- Even if there were bridges, why would I know how long they are?
- Do Hawaiians really hate tourists?
- If I say yes, does that mean you'll cancel your trip?
- You guys need tourism right?
- No. What we need is our land back.
- How can you afford to live in Hawaiʻi?
- We can't.
- Should I go on the Barrett Hawaiʻi trip?
- Do you go to the beach every day?
- When talking to a Hawaiian, the temptation to reach for any knowledge you have about Hawaiʻi can be really strong but refraining from sharing such information will actually be better in the long run. They don't need to know:
- that you have a distant relative who lives there
- that ʻOhana means family (they probably already know that)
- that Moana or Lilo and Stitch is your favorite movie
- about your stupid vacation where you swam with sharks and had a spiritual awakening or got a dumb scuba diving license even though you live in a land-locked state, or that you went on a helicopter tour around the island then ate dinner at a "loo-ow," and then the next day you went hiking and ignored all the signs telling you to stay on the trail so you went off the trail and trampled over native plants and got stuck on a ledge and then forced a rescue team to waste time saving your a**, and then you ignored the flash flood warning signs so your friend got swept out to sea and you tried suing the state but failed because you're ignorant, and then you watched the most beautiful sunset in your life in Waikiki without rubbing in your stupid non-reef-safe sunscreen and then ended your trip with visiting the Pearl Harbor memorial... Like, do you want a ribbon or something?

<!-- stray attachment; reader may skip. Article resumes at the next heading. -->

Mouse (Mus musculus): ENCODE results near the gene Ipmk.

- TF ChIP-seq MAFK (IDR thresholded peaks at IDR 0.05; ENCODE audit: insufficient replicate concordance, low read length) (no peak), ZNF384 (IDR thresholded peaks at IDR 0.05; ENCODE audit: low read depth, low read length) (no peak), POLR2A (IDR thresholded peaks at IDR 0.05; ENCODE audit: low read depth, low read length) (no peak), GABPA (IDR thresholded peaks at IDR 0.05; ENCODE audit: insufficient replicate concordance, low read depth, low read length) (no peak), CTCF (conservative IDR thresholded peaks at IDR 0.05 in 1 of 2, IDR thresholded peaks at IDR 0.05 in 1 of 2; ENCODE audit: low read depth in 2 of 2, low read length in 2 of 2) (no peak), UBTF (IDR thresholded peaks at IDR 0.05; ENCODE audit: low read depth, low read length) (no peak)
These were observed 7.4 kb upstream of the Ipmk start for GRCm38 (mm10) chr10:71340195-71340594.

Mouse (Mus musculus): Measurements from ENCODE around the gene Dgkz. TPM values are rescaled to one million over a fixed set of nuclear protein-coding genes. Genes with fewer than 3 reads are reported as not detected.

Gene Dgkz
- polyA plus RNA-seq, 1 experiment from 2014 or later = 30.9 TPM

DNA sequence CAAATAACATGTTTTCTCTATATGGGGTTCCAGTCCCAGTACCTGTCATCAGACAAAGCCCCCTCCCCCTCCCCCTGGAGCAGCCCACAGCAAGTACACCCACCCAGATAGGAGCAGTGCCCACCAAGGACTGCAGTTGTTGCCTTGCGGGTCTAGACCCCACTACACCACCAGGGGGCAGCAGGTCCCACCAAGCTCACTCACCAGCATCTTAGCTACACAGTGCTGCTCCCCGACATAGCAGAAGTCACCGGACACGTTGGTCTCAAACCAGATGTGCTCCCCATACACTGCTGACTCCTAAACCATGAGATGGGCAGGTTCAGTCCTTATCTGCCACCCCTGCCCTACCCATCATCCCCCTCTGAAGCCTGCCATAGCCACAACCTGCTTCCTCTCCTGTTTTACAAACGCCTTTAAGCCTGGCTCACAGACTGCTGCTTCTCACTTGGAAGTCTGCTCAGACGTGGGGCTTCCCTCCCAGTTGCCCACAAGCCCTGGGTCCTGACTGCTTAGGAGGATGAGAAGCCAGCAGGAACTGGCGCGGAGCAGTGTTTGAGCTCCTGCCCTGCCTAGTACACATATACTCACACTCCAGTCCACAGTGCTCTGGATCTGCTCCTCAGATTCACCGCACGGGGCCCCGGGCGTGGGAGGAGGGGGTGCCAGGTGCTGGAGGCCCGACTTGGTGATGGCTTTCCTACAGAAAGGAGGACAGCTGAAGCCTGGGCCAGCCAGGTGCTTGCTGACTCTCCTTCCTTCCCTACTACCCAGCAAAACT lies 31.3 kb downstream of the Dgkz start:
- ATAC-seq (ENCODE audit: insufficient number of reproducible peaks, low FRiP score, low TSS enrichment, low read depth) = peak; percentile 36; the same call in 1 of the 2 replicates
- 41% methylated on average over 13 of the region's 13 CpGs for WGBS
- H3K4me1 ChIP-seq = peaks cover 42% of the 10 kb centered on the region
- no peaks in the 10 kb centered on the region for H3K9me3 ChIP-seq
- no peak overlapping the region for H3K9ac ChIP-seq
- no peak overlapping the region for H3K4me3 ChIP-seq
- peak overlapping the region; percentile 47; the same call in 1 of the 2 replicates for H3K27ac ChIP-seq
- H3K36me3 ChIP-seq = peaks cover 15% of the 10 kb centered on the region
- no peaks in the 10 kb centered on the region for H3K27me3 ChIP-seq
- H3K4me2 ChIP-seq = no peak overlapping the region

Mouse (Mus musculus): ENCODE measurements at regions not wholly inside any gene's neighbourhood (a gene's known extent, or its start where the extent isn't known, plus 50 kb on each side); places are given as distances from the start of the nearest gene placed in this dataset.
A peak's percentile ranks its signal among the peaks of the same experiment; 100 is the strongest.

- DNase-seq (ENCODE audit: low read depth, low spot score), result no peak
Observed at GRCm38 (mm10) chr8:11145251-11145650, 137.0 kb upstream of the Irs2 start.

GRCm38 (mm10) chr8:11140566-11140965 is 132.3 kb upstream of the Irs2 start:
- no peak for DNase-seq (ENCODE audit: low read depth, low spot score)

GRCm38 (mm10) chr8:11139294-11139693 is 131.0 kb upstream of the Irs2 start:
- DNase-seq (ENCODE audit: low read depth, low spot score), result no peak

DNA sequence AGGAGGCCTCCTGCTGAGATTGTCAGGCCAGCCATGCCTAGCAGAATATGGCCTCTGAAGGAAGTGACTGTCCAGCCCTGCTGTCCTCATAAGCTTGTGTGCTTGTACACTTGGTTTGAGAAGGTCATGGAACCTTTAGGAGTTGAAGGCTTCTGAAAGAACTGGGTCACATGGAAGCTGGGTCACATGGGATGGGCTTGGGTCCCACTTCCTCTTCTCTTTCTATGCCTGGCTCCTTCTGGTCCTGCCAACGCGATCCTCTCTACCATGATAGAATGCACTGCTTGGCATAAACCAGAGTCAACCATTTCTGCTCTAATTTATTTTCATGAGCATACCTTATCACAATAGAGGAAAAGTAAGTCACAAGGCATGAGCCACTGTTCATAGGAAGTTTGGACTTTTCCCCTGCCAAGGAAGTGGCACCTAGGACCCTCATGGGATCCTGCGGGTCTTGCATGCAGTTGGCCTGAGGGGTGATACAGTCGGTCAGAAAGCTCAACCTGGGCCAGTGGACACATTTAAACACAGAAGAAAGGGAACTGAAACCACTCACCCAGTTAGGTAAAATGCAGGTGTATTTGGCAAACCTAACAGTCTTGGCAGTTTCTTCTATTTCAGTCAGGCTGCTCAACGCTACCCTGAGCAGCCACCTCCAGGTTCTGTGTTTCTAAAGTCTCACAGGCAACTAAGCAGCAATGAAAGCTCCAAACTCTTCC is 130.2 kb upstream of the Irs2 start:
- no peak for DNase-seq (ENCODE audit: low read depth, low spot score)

- Or worst of all, that you either own a property there or quit your job to move to Hawaiʻi. Go back home.
Do some research:
- It may be beneficial for you to do some research before talking to a Hawaiian so you don't offend them. Here are some basic things you might want to know:
- Hawaiʻi is still illegally occupied by the United States.
- Captain Cook did not discover Hawaiʻi. He was a colonizer. And Hawaiʻi is still being colonized to this day.
- Jeffrey Bezos, Oprah Winfrey and Mark Zuckerburg are displacing Native Hawaiians.
- Your ABC Store Hawaiian shirt isn't actually Hawaiian. In fact, no Hawaiian shirt is actually Hawaiian. No, the pizza isn't either.
Watch your language:
- If you want to try your hand at pronouncing Hawaiian words, just know you will get it wrong. Here are some commonly mispronounced Hawaiian words:
- Aloha (it's pronounced uh-lo-huh, not aww-loww-haa)
- ʻUkulele (it's pronounced ooh-cooh-leh-leh, not you-kewl-lay-lee)
- Hawaiʻi (it's pronounced huh-vai-ee or huh-wai-ee, not haw-why-yee)
- Mahalo (it's pronounced muh-hah-lo, not mah-hey-low)
If you are still a bit nervous, that's okay! There's no point in building your confidence if it's just going to be destroyed again. But remember the key ideas: try your best to not make a fool out of yourself, the more you know and the less you say the better, and the experiences you've had on your vacation aren't unique. And, of course, quitting your job and moving to Hawaiʻi does not make you the main character, it just makes you ignorant.
Now get out there and put your skills to the test!
Reach the reporter at firstname.lastname@example.org and follow @savdagupion on Twitter.
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Savannah Rose Dagupion is a reporter for State Press Magazine. She moved to Arizona from Hawaiʻi to study Journalism and Mass Communication at the Cronkite School.